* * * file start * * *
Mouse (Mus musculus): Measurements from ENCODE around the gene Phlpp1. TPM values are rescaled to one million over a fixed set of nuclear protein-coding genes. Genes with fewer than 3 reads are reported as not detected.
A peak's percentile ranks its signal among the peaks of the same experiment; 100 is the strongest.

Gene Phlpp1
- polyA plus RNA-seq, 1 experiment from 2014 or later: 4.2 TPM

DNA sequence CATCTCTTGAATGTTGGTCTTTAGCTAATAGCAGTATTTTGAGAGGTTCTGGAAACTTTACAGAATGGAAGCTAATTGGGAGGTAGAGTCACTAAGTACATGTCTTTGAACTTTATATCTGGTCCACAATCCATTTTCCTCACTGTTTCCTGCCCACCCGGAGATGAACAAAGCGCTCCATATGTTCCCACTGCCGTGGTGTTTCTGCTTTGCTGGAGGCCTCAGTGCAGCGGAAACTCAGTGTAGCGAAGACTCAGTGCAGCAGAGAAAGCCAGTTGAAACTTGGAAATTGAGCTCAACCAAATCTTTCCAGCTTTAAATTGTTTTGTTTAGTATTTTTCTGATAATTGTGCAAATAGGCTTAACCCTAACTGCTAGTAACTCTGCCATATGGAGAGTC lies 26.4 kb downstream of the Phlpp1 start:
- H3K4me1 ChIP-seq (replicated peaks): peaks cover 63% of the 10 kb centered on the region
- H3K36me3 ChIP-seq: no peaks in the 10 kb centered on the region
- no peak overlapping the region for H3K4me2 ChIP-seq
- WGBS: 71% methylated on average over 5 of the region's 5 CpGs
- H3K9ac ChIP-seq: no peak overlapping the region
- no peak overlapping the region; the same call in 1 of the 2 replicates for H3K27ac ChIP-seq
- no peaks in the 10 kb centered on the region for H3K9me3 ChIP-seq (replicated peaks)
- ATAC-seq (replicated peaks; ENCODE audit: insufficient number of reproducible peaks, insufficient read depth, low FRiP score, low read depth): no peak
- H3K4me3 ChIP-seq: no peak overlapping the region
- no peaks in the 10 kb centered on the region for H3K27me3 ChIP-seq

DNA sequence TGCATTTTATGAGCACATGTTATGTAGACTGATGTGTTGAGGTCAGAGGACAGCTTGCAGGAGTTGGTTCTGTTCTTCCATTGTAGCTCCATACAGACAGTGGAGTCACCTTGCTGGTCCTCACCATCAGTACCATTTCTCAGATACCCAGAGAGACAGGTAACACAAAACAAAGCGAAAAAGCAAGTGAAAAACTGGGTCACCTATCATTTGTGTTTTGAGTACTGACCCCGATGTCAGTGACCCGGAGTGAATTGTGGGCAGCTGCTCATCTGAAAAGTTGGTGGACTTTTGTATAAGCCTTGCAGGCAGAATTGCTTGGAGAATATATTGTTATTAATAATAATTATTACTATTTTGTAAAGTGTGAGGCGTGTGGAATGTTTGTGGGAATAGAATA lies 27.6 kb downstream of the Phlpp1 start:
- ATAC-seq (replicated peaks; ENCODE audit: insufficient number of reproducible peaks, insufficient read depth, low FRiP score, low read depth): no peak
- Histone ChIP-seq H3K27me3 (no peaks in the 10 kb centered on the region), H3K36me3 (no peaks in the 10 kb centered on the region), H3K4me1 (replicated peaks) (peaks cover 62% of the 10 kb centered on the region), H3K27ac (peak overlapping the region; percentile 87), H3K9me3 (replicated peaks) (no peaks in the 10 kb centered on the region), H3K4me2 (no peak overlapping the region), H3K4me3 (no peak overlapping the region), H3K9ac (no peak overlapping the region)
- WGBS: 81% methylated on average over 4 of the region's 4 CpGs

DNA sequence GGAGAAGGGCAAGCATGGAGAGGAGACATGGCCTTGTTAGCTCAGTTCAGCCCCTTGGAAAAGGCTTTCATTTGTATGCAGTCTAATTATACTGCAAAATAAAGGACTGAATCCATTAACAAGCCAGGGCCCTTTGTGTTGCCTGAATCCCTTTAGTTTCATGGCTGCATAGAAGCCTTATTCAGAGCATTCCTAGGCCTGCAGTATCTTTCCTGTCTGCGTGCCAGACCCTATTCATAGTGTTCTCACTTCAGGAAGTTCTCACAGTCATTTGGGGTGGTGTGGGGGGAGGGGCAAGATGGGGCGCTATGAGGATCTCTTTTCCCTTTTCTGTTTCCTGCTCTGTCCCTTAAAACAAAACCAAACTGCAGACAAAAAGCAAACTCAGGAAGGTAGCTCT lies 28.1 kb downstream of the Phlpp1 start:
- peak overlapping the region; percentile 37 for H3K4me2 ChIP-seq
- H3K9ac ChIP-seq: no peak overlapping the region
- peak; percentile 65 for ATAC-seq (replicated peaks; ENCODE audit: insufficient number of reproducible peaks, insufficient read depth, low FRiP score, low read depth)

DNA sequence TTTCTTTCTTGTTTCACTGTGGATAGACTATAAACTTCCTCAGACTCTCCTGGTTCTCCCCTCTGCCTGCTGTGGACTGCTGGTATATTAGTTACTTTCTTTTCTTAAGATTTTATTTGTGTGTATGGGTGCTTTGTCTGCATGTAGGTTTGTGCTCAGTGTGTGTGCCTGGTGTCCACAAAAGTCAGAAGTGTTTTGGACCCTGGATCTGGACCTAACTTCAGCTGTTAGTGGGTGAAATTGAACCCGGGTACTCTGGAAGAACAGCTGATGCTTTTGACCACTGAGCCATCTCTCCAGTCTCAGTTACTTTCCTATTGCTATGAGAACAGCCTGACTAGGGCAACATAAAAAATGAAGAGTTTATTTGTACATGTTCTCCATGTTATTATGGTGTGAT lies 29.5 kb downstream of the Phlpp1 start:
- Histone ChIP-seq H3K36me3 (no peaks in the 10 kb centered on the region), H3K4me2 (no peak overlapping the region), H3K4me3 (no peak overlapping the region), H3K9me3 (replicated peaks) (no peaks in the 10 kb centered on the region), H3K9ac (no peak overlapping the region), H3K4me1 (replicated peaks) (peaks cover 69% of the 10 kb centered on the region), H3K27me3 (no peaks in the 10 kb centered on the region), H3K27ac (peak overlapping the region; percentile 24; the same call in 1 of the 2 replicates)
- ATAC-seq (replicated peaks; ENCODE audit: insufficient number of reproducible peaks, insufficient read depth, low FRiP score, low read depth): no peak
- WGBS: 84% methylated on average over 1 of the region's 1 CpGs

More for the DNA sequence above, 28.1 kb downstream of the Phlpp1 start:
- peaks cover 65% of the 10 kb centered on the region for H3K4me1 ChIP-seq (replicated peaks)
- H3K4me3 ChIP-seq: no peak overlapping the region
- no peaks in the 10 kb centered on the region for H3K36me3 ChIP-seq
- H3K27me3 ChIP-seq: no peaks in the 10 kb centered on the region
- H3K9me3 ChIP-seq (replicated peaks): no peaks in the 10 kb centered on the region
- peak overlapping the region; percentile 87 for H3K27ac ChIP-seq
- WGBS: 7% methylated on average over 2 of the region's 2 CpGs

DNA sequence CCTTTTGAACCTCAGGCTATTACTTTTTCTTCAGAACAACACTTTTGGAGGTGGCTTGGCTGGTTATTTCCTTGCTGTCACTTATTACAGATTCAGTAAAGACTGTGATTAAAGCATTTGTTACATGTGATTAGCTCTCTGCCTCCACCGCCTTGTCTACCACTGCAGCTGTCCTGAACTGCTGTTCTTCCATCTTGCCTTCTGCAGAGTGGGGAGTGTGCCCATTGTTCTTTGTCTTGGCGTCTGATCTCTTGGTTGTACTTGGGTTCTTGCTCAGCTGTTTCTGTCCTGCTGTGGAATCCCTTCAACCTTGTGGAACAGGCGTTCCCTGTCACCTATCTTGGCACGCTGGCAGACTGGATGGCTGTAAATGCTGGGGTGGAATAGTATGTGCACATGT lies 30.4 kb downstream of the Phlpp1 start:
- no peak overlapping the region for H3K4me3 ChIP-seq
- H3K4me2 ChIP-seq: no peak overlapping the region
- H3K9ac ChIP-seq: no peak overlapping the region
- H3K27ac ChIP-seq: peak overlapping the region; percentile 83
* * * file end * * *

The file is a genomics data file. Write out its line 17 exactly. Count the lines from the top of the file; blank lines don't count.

- ATAC-seq (replicated peaks; ENCODE audit: insufficient number of reproducible peaks, insufficient read depth, low FRiP score, low read depth): no peak